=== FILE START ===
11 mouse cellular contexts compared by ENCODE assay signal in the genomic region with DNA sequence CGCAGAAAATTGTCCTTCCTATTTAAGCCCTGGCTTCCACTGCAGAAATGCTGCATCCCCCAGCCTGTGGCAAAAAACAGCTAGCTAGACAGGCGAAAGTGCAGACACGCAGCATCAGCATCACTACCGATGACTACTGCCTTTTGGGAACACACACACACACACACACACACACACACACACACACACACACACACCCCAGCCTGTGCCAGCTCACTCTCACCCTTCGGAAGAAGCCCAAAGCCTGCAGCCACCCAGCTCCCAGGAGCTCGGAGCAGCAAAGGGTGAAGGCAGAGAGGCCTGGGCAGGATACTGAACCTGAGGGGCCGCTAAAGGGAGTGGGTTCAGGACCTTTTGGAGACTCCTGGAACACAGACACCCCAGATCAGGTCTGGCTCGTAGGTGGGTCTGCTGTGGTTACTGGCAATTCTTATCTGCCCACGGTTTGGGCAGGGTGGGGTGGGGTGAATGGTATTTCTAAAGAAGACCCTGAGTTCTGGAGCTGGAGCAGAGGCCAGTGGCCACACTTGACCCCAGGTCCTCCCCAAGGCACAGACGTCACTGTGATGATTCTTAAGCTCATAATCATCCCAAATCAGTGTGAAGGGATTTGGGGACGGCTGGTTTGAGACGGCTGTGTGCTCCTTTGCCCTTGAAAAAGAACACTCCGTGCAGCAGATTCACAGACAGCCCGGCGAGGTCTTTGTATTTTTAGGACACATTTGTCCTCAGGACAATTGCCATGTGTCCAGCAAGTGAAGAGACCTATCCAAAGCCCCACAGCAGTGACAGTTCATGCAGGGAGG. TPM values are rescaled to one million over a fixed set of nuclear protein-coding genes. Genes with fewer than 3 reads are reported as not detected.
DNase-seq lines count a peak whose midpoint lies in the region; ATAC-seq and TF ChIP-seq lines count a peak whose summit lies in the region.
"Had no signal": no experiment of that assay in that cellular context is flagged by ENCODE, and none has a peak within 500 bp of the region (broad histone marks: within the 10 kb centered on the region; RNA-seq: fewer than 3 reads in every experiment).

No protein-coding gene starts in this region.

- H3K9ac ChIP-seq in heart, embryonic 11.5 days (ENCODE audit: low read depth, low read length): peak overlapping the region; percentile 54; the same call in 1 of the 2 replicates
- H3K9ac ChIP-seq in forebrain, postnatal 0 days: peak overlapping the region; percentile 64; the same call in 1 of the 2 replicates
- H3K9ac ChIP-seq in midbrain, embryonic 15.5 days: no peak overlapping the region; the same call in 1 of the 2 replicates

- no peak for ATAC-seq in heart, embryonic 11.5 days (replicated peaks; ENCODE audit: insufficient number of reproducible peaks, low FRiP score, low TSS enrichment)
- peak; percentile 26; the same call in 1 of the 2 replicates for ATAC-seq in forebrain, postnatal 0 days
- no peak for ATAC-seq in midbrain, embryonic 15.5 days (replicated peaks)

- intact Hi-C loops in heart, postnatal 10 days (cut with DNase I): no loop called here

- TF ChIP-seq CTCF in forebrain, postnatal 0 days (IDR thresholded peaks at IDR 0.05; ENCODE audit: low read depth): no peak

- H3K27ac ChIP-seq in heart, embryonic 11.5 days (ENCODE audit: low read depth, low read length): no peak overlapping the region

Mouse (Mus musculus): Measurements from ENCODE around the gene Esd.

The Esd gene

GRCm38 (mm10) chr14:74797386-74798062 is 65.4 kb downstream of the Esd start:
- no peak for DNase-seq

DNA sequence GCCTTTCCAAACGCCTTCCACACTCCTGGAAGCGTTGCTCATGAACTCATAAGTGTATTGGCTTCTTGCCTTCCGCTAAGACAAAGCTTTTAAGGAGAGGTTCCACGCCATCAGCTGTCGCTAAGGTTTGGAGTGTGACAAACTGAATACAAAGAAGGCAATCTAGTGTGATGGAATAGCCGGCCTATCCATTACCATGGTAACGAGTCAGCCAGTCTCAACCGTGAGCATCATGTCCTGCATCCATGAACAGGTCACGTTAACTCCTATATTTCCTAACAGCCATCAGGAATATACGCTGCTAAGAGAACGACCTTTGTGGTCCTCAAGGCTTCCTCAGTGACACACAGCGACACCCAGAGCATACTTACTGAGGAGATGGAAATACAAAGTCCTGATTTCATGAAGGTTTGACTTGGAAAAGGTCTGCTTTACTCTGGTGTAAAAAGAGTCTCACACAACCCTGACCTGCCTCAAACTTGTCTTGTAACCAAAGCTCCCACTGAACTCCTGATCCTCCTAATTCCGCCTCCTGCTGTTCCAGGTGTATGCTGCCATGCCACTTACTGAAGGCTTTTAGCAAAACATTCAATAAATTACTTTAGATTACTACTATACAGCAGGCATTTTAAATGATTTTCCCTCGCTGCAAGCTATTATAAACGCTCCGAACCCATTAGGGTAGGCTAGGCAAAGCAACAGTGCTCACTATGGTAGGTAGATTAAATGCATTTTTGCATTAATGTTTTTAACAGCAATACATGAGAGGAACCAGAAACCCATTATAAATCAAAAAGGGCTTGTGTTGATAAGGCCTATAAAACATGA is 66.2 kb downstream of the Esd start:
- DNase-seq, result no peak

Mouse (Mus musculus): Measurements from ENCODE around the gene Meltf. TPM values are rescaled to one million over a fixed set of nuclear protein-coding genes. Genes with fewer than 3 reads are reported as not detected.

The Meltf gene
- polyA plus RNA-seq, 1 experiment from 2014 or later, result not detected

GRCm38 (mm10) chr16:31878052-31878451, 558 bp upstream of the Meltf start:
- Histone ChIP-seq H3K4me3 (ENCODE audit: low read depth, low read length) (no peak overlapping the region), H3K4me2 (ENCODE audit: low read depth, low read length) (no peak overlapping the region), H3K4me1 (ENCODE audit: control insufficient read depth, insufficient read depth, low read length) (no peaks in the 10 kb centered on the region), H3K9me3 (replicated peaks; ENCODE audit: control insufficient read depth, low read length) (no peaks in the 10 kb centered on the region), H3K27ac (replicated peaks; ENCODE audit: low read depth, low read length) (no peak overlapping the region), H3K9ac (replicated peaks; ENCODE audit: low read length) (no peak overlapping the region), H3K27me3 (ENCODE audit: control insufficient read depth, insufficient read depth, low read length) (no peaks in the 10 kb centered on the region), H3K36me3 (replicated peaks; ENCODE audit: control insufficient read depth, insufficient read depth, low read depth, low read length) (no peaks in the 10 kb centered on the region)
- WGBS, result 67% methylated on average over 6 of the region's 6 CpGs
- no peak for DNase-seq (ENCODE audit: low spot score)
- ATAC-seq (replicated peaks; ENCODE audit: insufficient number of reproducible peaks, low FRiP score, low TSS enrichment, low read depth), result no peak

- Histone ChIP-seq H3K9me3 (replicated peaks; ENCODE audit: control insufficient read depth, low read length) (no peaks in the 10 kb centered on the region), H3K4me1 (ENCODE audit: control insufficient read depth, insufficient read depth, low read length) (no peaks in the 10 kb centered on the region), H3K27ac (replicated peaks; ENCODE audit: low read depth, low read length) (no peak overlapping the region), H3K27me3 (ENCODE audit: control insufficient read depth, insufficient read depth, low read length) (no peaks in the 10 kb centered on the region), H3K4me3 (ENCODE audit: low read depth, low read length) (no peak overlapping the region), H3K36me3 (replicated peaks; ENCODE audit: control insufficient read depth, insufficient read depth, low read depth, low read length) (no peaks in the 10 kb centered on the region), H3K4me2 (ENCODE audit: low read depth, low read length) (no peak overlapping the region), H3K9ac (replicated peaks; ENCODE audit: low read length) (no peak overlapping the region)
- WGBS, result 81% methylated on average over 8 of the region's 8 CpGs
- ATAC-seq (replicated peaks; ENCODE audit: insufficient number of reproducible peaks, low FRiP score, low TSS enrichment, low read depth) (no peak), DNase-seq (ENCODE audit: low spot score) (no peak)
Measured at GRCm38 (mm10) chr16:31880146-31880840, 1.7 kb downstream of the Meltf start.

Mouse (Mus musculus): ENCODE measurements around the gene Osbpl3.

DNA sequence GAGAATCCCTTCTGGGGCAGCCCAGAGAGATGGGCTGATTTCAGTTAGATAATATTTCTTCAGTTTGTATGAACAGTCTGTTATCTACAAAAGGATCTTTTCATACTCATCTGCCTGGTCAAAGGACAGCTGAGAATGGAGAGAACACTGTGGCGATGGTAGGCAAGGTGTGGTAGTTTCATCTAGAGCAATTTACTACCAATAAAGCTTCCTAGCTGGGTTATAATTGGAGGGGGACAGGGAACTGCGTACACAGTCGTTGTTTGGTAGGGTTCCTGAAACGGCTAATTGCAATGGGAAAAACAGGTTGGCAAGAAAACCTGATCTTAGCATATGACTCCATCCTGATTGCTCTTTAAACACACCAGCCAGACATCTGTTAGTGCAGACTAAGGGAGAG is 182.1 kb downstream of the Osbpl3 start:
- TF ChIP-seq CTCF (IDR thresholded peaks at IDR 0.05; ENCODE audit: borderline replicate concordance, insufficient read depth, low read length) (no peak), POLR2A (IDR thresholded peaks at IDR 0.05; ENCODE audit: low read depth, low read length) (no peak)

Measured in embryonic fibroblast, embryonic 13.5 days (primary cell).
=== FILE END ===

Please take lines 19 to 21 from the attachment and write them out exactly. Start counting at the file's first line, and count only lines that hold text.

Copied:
- DNase-seq, result no peak

Mouse (Mus musculus): Measurements from ENCODE around the gene Meltf. TPM values are rescaled to one million over a fixed set of nuclear protein-coding genes. Genes with fewer than 3 reads are reported as not detected.

The Meltf gene